LWD’s first birthday

One year ago, Living With Dignity Canada became a legal entity, launched this website, and published the first instalment of this blog. Happy Birthday to Us!

An old family photo — our baby brother on his first birthday. There’s something I love about the “badness” of this photo, shot on my eldest sister’s cheap little Brownie camera, with an active “flare” caused by the candlelight, maybe. But it reminds me strongly to be okay with imperfection, along with the patience and love we have for one-year-olds (like us) who still have so much to learn!

We launched with great expectations, but quickly learned that virtual reality is a crowded space, and attention is hard to get!

It’s true for everyone, but perhaps especially true for those of us who are talking about difficult subjects that are not entertaining by nature.  Not only is death, whether natural or assisted, a sad topic. It may be tragic, triggering, discouraging, enraging and heartbreaking. It takes extraordinary commitment to voluntarily engage with the topic of death in a serious way. I want to take this opportunity to say THANK YOU to readers who have followed us as we have taken our tentative steps along this treacherous pathway.

For those of you who are disappointed with our progress, I want to gently remind you that we are real people with real lives — caregiving lives that make demands on our time, our physical and emotional energy — and that we’ve never tried to do anything like this before. That said, I’m proud to say that we remain committed to our vision and mission:


We aspire to be proud citizens of our country, Canada.  We want to put a stop to the expansion of Medical Assistance in Dying (MAiD).  The Canada we want to live in would value, support and celebrate the lives of people with disabilities and mental illnesses.  


We are engaged in a long-term effort to shift cultural views in favour of equally valuing the dignified lives of all Canadians.

We believe that there are historic inequalities in our treatment of native Canadians, disabled peoples, women, racial and other minorities that must be acknowledged and bravely addressed. We applaud and encourage all who are presently engaged in such efforts.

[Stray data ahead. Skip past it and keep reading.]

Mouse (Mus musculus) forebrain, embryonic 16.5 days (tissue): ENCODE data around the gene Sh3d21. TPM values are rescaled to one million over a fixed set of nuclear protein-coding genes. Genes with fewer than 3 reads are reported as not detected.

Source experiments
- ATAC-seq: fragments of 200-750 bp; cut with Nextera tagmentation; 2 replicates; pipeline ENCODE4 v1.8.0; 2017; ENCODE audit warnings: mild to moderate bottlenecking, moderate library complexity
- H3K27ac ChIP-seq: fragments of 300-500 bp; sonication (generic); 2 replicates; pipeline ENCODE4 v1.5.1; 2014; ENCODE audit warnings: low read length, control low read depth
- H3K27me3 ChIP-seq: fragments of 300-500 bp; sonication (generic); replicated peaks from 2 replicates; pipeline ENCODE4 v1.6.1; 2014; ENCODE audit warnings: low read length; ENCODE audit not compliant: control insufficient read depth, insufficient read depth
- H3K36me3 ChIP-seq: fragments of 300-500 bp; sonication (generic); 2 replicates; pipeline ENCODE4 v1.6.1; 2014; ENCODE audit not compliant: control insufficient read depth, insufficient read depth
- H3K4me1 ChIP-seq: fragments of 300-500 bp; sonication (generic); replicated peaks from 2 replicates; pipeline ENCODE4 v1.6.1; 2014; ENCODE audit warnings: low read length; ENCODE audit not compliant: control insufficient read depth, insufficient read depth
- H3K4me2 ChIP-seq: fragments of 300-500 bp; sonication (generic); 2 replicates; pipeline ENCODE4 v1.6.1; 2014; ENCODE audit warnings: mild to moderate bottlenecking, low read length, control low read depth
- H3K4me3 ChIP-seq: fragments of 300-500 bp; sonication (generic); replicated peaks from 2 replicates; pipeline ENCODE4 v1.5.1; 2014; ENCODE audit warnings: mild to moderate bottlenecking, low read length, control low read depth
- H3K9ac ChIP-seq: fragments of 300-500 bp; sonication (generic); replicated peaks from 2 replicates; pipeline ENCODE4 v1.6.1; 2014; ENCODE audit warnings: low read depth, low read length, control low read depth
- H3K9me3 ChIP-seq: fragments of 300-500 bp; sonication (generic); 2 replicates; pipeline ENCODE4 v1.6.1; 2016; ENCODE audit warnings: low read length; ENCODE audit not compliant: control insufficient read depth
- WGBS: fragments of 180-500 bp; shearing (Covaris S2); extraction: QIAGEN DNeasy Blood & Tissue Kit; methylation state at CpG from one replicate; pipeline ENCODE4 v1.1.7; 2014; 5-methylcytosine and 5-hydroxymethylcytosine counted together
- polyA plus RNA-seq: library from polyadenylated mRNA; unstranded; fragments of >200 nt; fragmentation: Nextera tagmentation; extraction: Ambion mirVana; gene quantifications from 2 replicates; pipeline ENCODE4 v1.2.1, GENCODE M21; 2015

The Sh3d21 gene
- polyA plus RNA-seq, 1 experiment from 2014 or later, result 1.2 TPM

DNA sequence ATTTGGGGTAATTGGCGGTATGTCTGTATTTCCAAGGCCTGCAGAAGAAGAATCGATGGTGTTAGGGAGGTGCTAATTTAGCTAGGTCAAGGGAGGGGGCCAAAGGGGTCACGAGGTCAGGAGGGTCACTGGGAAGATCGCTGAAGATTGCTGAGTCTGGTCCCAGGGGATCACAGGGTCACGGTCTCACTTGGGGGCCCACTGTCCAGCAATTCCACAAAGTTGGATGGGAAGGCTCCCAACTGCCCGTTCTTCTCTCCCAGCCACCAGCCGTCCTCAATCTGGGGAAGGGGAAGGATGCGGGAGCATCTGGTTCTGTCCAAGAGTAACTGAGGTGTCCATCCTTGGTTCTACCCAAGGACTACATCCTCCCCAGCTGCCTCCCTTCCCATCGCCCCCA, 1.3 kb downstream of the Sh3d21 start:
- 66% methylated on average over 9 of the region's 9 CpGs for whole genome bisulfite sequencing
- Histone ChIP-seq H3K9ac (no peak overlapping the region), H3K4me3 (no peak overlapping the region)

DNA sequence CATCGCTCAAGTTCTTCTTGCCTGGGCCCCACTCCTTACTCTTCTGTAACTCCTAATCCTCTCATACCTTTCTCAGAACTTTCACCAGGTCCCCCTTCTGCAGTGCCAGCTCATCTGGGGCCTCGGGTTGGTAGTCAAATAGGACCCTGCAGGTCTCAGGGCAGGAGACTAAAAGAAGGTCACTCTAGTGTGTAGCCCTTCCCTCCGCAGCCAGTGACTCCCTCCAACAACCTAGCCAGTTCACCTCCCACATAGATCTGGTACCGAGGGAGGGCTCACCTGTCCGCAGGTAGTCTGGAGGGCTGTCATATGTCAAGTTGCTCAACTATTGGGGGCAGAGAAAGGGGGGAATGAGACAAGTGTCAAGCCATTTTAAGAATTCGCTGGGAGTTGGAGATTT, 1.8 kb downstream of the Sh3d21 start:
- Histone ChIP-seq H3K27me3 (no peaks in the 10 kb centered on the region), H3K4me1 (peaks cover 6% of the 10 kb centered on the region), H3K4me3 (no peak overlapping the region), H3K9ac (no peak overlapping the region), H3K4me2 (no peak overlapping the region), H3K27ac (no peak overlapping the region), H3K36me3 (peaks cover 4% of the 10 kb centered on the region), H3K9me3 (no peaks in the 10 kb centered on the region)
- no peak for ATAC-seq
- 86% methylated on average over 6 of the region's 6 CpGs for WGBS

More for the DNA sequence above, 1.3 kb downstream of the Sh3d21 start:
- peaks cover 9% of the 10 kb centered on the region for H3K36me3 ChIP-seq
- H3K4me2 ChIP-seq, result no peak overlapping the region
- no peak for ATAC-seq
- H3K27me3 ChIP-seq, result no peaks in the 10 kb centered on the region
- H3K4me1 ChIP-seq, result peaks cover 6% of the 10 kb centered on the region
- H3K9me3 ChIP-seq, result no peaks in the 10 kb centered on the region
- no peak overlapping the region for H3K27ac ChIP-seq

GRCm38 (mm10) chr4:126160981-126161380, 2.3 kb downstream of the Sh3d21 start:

We are not opposed to Medical Assistance in Dying (MAiD) for people who are dying.  

We are strongly opposed to the expansion of MAiD to people who are not dying, as set out in law in 2021.   We want the Government of Canada to repeal that legislation.  

Medical assistance in dying, as first enacted in response to the Supreme Court’s Carter decision (as Bill C-14, 2015), introduced an informed and thoughtful approach that met the need to provide assisted death upon request to those whose suffering was grievous and irremediable, and whose natural death was reasonably foreseeable.  This is the standard that we advocate should be maintained.

One of our accomplishments: a mission statement. Let us know if we got it right! If not, what would you suggest? There’s a comment button at the bottom of every page. Or you can send us an email: admin @ living-with-dignity.ca

We’ve moved in SMALL steps towards that mission. Our first birthday is the time to celebrate those baby steps. For example:

  • We launched a Facebook page, which greatly increased our ability to reach out to the communities we want to engage with. (We are not the Kardashians and we don’t aspire to be! But we greatly appreciate our committed readers and action-takers!)
  • We have honoured our mission by honoring the people that LWD is about. Take a moment in our Reflection Room to remember those who are no longer with us, and visit the Lives in the Balance page. If you have updates on how any of these folks are doing, please, please share! And help out if you can by visiting their GoFundMe pages and donating — any amount, small or large can make a difference and let them know that people care. A gift to any or all of them today would be the best kind of birthday gift for us!
  • We’ve also been making a contribution to the movement towards the rolling back of C-7 by contributing hours of work to building the evidence archive. The expansion has been a fast moving juggernaut and it’s critically important to document the RESISTANCE work being done by so many wonderful people. Check out our Testimony to Government page — especially the AMAD committee hearings of 2022. The videos are cropped and easy to find. Many community members (in Canada and internationally) are finding it helpful. We continue to add to what is already documented both forward and backwards in time, including testimony regarding the original bill C-14. It’s all there on the governments record, it just takes time and patience to get it organized and documented — but we’re getting there!